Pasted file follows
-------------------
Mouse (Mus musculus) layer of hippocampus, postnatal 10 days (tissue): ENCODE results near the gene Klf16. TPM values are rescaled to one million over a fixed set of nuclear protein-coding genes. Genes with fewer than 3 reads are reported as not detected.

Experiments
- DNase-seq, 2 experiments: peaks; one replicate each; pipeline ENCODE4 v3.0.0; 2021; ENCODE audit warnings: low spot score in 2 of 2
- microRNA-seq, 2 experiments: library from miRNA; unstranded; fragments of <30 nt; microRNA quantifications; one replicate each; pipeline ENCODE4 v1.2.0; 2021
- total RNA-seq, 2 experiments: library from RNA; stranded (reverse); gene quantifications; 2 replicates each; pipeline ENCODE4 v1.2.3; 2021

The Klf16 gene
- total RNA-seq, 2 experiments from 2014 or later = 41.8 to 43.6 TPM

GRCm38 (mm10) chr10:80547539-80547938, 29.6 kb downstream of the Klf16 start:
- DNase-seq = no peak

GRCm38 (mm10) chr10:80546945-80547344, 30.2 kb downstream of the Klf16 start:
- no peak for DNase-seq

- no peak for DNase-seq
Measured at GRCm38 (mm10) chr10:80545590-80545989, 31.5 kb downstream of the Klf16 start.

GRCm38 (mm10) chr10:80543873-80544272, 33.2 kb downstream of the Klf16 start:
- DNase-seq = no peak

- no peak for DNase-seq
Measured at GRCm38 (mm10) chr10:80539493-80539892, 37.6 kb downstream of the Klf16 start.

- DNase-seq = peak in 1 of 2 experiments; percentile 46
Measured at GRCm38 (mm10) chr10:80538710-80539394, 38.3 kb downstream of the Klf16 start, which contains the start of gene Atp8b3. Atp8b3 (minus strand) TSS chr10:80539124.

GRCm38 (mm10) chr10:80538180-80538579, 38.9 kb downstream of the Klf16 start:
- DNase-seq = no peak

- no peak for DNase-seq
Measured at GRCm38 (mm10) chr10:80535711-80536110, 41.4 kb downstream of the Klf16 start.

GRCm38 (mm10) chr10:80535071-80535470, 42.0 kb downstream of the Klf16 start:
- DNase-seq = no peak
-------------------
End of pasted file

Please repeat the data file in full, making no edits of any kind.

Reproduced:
Mouse (Mus musculus) layer of hippocampus, postnatal 10 days (tissue): ENCODE results near the gene Klf16. TPM values are rescaled to one million over a fixed set of nuclear protein-coding genes. Genes with fewer than 3 reads are reported as not detected.

Experiments
- DNase-seq, 2 experiments: peaks; one replicate each; pipeline ENCODE4 v3.0.0; 2021; ENCODE audit warnings: low spot score in 2 of 2
- microRNA-seq, 2 experiments: library from miRNA; unstranded; fragments of <30 nt; microRNA quantifications; one replicate each; pipeline ENCODE4 v1.2.0; 2021
- total RNA-seq, 2 experiments: library from RNA; stranded (reverse); gene quantifications; 2 replicates each; pipeline ENCODE4 v1.2.3; 2021

The Klf16 gene
- total RNA-seq, 2 experiments from 2014 or later = 41.8 to 43.6 TPM

GRCm38 (mm10) chr10:80547539-80547938, 29.6 kb downstream of the Klf16 start:
- DNase-seq = no peak

GRCm38 (mm10) chr10:80546945-80547344, 30.2 kb downstream of the Klf16 start:
- no peak for DNase-seq

- no peak for DNase-seq
Measured at GRCm38 (mm10) chr10:80545590-80545989, 31.5 kb downstream of the Klf16 start.

GRCm38 (mm10) chr10:80543873-80544272, 33.2 kb downstream of the Klf16 start:
- DNase-seq = no peak

- no peak for DNase-seq
Measured at GRCm38 (mm10) chr10:80539493-80539892, 37.6 kb downstream of the Klf16 start.

- DNase-seq = peak in 1 of 2 experiments; percentile 46
Measured at GRCm38 (mm10) chr10:80538710-80539394, 38.3 kb downstream of the Klf16 start, which contains the start of gene Atp8b3. Atp8b3 (minus strand) TSS chr10:80539124.

GRCm38 (mm10) chr10:80538180-80538579, 38.9 kb downstream of the Klf16 start:
- DNase-seq = no peak

- no peak for DNase-seq
Measured at GRCm38 (mm10) chr10:80535711-80536110, 41.4 kb downstream of the Klf16 start.

GRCm38 (mm10) chr10:80535071-80535470, 42.0 kb downstream of the Klf16 start:
- DNase-seq = no peak